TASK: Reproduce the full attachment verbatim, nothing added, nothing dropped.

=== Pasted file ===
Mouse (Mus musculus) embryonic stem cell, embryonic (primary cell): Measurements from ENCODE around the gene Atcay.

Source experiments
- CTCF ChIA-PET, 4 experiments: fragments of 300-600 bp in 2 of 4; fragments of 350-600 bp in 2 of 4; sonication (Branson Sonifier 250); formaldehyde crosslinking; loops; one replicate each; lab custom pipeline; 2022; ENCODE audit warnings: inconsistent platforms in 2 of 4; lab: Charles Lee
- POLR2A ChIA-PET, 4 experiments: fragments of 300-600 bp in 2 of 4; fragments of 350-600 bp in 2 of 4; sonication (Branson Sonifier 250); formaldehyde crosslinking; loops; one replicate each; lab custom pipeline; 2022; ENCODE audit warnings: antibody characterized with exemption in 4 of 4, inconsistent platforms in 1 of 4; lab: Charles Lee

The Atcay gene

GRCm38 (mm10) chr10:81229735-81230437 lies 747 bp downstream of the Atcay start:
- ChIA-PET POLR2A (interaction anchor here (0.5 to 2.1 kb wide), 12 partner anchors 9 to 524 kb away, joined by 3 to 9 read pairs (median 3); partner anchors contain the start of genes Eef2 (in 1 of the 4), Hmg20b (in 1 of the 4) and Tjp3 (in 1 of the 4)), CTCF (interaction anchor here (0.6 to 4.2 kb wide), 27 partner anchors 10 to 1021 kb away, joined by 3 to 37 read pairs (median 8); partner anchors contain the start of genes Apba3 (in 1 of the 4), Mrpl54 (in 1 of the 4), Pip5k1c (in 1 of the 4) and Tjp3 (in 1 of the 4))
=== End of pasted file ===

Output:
Mouse (Mus musculus) embryonic stem cell, embryonic (primary cell): Measurements from ENCODE around the gene Atcay.

Source experiments
- CTCF ChIA-PET, 4 experiments: fragments of 300-600 bp in 2 of 4; fragments of 350-600 bp in 2 of 4; sonication (Branson Sonifier 250); formaldehyde crosslinking; loops; one replicate each; lab custom pipeline; 2022; ENCODE audit warnings: inconsistent platforms in 2 of 4; lab: Charles Lee
- POLR2A ChIA-PET, 4 experiments: fragments of 300-600 bp in 2 of 4; fragments of 350-600 bp in 2 of 4; sonication (Branson Sonifier 250); formaldehyde crosslinking; loops; one replicate each; lab custom pipeline; 2022; ENCODE audit warnings: antibody characterized with exemption in 4 of 4, inconsistent platforms in 1 of 4; lab: Charles Lee

The Atcay gene

GRCm38 (mm10) chr10:81229735-81230437 lies 747 bp downstream of the Atcay start:
- ChIA-PET POLR2A (interaction anchor here (0.5 to 2.1 kb wide), 12 partner anchors 9 to 524 kb away, joined by 3 to 9 read pairs (median 3); partner anchors contain the start of genes Eef2 (in 1 of the 4), Hmg20b (in 1 of the 4) and Tjp3 (in 1 of the 4)), CTCF (interaction anchor here (0.6 to 4.2 kb wide), 27 partner anchors 10 to 1021 kb away, joined by 3 to 37 read pairs (median 8); partner anchors contain the start of genes Apba3 (in 1 of the 4), Mrpl54 (in 1 of the 4), Pip5k1c (in 1 of the 4) and Tjp3 (in 1 of the 4))